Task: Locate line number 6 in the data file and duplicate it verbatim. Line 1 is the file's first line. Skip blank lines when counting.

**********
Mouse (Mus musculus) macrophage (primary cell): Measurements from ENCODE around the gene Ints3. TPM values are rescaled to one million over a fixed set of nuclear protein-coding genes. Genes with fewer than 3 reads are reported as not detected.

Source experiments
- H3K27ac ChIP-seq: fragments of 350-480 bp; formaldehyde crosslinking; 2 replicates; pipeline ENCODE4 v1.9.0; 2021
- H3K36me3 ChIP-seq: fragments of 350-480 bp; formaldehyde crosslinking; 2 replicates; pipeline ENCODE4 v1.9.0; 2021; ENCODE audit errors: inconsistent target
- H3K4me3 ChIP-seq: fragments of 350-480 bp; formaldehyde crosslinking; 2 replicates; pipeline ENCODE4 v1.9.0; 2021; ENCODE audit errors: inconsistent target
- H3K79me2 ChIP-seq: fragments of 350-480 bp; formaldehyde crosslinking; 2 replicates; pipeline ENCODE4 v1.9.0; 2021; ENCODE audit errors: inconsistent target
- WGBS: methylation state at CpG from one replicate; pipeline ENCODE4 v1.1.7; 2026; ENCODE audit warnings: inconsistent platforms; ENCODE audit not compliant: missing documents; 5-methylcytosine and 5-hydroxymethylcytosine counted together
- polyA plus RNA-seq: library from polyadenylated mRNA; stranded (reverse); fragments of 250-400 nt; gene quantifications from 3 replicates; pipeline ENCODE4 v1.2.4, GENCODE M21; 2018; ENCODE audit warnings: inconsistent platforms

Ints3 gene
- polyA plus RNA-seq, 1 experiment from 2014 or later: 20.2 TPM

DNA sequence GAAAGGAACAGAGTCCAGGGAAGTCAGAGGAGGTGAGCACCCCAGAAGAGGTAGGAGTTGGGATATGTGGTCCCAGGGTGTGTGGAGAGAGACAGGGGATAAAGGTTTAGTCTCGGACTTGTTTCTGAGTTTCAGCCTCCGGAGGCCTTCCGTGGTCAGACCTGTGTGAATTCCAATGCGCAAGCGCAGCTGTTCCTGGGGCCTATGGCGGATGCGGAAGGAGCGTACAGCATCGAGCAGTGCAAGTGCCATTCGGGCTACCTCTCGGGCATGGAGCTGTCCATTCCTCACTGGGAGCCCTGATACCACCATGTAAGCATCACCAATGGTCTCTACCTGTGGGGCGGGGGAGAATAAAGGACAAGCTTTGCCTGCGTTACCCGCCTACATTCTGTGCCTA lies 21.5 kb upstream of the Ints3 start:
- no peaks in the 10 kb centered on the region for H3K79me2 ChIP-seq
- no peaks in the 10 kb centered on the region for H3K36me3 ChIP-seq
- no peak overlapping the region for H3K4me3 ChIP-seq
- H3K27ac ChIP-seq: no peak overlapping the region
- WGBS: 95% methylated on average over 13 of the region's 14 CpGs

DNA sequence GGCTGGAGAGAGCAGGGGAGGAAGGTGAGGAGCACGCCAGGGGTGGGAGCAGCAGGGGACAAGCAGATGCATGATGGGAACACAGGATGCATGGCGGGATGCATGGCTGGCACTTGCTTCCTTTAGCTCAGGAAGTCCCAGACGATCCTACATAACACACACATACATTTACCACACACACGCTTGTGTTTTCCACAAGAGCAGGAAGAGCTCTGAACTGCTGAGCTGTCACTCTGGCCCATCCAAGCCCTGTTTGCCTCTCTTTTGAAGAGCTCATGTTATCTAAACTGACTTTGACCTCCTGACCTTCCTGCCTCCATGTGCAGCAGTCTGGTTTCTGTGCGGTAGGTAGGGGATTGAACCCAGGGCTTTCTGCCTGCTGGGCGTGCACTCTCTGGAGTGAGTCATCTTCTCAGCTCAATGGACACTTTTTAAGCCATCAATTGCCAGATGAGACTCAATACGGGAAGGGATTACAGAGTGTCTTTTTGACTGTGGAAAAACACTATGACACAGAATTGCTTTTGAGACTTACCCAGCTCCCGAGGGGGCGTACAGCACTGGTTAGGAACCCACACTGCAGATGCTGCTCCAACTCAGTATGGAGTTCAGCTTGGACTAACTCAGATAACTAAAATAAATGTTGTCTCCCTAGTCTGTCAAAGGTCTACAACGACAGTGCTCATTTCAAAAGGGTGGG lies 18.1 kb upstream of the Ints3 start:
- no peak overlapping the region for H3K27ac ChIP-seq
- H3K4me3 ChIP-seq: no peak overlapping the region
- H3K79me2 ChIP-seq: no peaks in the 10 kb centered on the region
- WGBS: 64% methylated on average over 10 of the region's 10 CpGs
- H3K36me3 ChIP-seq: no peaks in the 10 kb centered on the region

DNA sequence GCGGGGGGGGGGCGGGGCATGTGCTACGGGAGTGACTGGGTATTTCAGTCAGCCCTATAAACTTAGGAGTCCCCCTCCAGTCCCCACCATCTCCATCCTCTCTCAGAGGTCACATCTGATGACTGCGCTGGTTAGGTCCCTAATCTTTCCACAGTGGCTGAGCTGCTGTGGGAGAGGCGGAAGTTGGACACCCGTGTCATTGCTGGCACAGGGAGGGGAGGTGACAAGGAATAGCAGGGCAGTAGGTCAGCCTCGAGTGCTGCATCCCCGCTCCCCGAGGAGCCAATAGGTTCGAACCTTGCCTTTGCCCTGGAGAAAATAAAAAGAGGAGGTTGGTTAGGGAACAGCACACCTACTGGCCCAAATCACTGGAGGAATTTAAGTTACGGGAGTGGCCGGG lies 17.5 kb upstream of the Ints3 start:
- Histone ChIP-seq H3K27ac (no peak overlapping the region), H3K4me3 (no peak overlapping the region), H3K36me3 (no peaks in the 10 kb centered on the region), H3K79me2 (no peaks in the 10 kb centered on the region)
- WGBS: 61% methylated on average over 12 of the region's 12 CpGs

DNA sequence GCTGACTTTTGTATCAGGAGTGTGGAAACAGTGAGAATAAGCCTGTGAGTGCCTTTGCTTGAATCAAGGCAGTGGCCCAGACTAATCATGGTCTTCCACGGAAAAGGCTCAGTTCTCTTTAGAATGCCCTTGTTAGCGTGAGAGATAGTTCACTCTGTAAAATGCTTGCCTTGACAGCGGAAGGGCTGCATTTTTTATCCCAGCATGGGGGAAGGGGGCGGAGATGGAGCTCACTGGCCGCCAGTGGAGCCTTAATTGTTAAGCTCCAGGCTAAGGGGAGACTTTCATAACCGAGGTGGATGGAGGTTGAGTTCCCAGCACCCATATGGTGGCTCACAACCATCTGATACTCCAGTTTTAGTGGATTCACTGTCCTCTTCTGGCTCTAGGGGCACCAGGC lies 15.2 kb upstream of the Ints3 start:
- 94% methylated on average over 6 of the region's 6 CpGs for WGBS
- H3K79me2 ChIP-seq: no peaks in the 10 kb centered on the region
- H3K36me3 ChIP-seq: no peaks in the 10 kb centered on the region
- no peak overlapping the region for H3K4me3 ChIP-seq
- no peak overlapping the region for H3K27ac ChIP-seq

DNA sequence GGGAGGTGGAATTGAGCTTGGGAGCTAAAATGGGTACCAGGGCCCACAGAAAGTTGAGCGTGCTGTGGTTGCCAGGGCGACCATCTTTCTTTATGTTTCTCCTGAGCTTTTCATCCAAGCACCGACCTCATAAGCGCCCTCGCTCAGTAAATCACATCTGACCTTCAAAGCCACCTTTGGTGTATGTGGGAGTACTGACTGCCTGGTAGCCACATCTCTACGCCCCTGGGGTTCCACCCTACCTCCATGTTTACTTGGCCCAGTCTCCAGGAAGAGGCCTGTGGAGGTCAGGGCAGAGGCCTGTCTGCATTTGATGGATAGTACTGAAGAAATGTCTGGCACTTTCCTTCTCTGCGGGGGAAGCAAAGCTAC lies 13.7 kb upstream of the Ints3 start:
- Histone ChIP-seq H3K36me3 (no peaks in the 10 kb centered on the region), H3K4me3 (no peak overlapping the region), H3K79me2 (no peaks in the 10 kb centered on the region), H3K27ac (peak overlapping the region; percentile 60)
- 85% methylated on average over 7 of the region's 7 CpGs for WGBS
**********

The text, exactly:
- H3K79me2 ChIP-seq: fragments of 350-480 bp; formaldehyde crosslinking; 2 replicates; pipeline ENCODE4 v1.9.0; 2021; ENCODE audit errors: inconsistent target